LIBER has signed an open letter directed at the EU’s Legal Affairs Committee (JURI), in an attempt to stop recent EU copyright reform developments which threaten Open Access and Open Science.
In the letter, LIBER and 14 other organisations express particular alarm at the potential impact of Article 11, which relates to Ancillary Copyright, and Article 13, which relates to filtering user-uploaded content, of the draft Directive on Copyright in the Digital Single Market.
Article 11 already poses a significant threat to an informed and literate society.“Article 11 already poses a significant threat to an informed and literate society. Links to news and the use of titles, headlines and fragments of information could now become subject to licensing. Terms could make the last two decades of news less accessible to researchers and the public, leading to a distortion of the public’s knowledge and memory of past events. Art. 11 would furthermore place EU law in contravention with the Berne Convention, whose Art. 2(8) excludes news of the day and ‘mere items of press information’ and ‘press summaries’ from protection. The extension of this controversial proposal to academic publications, as proposed by the ITRE Committee, significantly worsens an already bad situation,” the letter reads.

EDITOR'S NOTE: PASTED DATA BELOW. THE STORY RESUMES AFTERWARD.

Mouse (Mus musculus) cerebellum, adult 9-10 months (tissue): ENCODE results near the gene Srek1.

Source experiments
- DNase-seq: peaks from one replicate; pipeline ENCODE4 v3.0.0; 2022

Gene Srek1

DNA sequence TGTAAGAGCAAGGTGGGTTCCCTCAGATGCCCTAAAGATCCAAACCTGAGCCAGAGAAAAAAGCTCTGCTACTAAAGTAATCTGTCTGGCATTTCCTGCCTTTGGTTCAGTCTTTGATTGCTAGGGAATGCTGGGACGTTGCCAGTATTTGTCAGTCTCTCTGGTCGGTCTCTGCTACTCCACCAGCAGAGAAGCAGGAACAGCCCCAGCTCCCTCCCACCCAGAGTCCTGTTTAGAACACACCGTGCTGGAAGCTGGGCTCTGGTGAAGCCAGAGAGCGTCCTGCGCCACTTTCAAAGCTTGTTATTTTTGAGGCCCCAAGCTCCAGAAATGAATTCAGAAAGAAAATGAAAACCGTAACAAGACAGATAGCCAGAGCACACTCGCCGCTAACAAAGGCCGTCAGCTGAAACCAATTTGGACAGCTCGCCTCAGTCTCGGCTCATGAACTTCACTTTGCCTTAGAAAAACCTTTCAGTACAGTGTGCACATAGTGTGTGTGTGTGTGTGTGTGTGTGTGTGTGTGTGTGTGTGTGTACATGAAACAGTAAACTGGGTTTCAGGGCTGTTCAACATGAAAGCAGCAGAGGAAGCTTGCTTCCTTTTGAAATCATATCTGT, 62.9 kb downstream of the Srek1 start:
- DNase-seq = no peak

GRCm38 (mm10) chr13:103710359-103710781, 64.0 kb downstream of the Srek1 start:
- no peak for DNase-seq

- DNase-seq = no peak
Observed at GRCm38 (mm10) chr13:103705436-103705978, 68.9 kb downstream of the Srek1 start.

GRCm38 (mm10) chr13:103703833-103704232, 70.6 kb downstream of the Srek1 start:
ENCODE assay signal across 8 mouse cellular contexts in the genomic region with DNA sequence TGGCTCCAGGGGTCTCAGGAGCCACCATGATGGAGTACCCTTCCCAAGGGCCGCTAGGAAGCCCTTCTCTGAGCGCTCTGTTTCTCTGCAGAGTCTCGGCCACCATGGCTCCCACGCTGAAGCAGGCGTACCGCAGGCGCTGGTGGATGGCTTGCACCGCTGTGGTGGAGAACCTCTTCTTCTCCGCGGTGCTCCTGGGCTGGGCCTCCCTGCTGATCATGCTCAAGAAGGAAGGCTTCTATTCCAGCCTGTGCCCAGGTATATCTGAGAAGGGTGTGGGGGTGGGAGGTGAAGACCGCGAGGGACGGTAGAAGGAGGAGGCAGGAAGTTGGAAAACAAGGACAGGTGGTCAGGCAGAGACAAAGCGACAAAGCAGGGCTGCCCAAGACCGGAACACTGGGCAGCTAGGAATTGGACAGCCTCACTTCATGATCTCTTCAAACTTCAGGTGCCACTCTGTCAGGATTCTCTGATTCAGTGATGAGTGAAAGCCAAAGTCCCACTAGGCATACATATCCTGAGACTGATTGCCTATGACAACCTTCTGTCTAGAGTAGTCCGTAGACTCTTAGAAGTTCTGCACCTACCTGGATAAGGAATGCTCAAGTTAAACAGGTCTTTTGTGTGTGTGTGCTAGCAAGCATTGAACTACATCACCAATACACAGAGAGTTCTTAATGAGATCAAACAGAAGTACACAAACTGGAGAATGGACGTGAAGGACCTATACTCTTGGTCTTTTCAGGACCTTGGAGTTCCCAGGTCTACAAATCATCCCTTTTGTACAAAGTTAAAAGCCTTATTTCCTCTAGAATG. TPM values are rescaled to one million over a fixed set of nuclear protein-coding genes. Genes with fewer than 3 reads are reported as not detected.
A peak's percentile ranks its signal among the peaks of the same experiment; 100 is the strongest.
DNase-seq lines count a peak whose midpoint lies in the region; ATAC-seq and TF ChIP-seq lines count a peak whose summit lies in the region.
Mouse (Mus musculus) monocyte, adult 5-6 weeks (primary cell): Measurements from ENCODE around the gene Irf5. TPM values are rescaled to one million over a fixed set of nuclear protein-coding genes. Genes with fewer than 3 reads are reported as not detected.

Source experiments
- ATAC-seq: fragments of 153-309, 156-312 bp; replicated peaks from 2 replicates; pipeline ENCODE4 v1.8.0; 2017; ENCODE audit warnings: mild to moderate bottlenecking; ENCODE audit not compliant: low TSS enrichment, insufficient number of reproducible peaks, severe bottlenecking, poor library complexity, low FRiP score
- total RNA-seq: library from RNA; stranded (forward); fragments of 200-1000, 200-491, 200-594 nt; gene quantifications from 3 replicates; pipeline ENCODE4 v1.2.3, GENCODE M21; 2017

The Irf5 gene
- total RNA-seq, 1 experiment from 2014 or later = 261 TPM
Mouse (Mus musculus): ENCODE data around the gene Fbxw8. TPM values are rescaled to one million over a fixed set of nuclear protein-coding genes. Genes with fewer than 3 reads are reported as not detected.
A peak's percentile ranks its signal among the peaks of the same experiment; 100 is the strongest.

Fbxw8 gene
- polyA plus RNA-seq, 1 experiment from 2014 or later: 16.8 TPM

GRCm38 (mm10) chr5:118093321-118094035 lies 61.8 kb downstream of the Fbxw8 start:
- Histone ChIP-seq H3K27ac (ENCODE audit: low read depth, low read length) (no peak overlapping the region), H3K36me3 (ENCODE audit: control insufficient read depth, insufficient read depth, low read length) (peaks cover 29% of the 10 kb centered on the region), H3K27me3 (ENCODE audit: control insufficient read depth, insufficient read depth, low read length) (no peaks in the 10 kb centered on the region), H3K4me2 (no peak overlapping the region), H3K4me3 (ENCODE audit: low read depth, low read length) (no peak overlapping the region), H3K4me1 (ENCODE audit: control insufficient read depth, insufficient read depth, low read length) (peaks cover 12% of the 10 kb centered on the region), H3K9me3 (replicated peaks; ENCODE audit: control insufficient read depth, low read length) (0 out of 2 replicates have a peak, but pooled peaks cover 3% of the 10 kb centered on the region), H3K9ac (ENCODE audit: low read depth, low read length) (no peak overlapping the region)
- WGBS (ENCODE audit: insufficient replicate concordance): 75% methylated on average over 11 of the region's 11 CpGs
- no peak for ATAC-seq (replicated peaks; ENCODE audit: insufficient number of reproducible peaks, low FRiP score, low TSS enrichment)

The letter also explains how Article 13 poses a threat to the accessibility of scientific articles, publications and research data made available through over 1250 repositories managed by European non-profit institutions and academic communities.
“These repositories, which are essential for Open Access and Science in Europe, are likely to face significant additional operational costs associated with implementing new filtering technology and the legal costs of managing the risks of intermediary liability. The additional administrative burdens of policing this content would add to these costs. Such repositories, run on a not-for-profit basis, are not equipped to take on such responsibilities, and may face closure. This would be a significant blow, creating new risks for implementing funder, research council and other EU Open Access policies.”
LIBER, along with all of the letter’s signatories, urges for the removal of these proposals. We also request improvements on proposals related to text and data mining, copyright in an education setting, and preservation and access to works for non-commercial endeavors.
Work on the open letter was led by SPARC Europe, with CESAER, COAR, The Commons Network, Communia Association, Creative Commons, C4C, EBLIDA, EIFL, EUA, Free Knowledge Advocacy Group EU, IFLA, LIBER, RLUK and Science Europe all adding their support.
Visit SPARC Europe’s website to add your name to the open letter, and learn more about supporting its aims.